How To Write A Stellar Speech

Forget how nervous you are about getting in front of a crowd and speaking. What are you going to say? The content of your speech is more important than the way you deliver it, so you need to craft it carefully. Here is what you should do to write a great speech.

Use an Outline
An outline is your best tool for writing a great speech. When you map out and organize your thoughts in such a simple, linear way, it’s easier to develop an entire speech that makes sense and covers everything it should. You should organize all your points and thoughts first, and afterwards you can work on flushing them out within your actual speech.

Know Your Audience
Before you even begin writing your speech, you should know exactly who you’ll be speaking to, because that will drastically affect what you say. Some groups, for example, may already have a lot of background knowledge on your topic, and so you don’t need to tell them anything they already know. Others might need some extra information, or might prefer a certain tone (like funny or serious).

Determine the Main Points
You should already be clear on the purpose of your speech (if you’re not, figure it out!), so now you need to determine the main points you’ll address in order to support that purpose. A good rule is to think of three major points or reasons. Focus on backing them up within your speech and showing how they support your main objective.

Use Real Life-Examples
Try supporting your main points with real-life examples. Real examples make your points stronger because people they will help people relate to or visualize what you’re saying. They’ll help put your speech into perspective by stimulating their imagination, rather than leaving them to picture things on their own.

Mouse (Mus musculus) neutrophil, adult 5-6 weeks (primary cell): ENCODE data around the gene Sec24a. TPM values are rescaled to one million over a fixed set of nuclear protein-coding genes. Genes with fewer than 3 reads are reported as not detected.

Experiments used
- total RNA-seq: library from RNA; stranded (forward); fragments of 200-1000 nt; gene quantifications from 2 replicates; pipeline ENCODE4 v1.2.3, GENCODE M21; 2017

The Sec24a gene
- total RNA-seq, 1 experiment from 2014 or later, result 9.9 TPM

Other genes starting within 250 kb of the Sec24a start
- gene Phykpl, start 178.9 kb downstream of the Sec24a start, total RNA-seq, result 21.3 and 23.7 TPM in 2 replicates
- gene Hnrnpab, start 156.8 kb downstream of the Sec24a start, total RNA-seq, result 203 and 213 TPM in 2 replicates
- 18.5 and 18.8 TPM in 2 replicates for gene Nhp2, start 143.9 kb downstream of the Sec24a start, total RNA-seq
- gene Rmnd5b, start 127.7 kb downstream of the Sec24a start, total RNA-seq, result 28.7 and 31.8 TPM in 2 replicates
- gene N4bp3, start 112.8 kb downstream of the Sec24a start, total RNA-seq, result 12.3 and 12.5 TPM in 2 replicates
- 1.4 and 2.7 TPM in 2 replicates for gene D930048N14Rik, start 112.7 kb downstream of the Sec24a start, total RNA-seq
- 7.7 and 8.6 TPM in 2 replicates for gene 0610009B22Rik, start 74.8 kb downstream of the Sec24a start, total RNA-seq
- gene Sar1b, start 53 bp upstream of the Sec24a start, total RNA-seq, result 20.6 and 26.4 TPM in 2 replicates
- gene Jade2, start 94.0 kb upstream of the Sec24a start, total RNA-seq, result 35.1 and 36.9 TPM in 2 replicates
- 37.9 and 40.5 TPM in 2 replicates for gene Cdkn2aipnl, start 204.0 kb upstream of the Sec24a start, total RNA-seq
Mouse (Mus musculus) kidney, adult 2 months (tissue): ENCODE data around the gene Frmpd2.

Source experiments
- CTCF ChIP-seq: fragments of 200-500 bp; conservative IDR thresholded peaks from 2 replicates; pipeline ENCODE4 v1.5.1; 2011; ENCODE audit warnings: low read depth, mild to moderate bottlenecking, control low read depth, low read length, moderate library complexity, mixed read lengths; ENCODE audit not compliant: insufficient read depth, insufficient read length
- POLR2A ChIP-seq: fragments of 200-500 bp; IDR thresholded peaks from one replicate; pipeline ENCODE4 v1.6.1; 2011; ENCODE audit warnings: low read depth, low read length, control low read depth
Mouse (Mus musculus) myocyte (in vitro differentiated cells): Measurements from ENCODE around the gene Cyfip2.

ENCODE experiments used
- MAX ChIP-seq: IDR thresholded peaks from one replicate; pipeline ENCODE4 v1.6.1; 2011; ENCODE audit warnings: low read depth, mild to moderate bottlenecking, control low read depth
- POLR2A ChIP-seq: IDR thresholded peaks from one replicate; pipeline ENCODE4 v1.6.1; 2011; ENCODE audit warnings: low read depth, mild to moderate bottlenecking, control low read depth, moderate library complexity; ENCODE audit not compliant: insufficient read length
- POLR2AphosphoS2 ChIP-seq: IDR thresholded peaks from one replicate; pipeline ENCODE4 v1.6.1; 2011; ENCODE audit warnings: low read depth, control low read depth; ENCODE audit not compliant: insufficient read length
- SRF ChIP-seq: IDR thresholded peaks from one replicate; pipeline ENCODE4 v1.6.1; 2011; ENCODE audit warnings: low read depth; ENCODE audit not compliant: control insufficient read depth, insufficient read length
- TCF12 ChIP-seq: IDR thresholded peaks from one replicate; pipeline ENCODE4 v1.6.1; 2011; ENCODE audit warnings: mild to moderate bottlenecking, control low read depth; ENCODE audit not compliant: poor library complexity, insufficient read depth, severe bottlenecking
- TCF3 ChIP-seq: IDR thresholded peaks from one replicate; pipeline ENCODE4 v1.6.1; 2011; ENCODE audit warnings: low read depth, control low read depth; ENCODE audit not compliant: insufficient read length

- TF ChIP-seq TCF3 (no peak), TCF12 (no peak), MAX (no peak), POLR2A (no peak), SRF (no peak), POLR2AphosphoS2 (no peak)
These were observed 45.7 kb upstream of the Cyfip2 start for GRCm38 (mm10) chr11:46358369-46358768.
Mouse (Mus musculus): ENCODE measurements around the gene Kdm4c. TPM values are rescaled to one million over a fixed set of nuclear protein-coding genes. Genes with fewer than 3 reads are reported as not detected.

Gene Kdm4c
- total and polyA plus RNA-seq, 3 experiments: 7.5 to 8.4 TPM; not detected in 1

Tell Good Stories
Everyone loves a good story, and your real-life examples may take the form of one. You might also tell a story just to entertain and engage your audience. Either way, people love stories. A good story will also help to make what you’re saying relatable and interesting. Stories are a great way to spice up even the most mundane of topics.

Limit the Use of Numbers
Unless you’re speaking to a group of mathematicians about math, limit the use of numbers in your speech. You may have a lot of statistics that back up your points or other numeric details, but it’s hard for an audience to grasp a lot of numbers. They won’t remember most of them, and they may even tune it out. When you do introduce numbers, use a real-life example or story to clarify their significance.

Practice and Revise
Finally, practice your speech out loud to yourself many times. As you say the words, it will be easier for you to identify parts that need to be changed or can be improved. Ask a friend for some constructive criticism, too, if you like. Fine-tuning your speech in this way will help you make sure it’s really as stellar as it can be.

Jackson Martinez is a freelance writer and speech professor who loves to give advice to others on anything from oration to the importance of using grammar checkers on all professional work.

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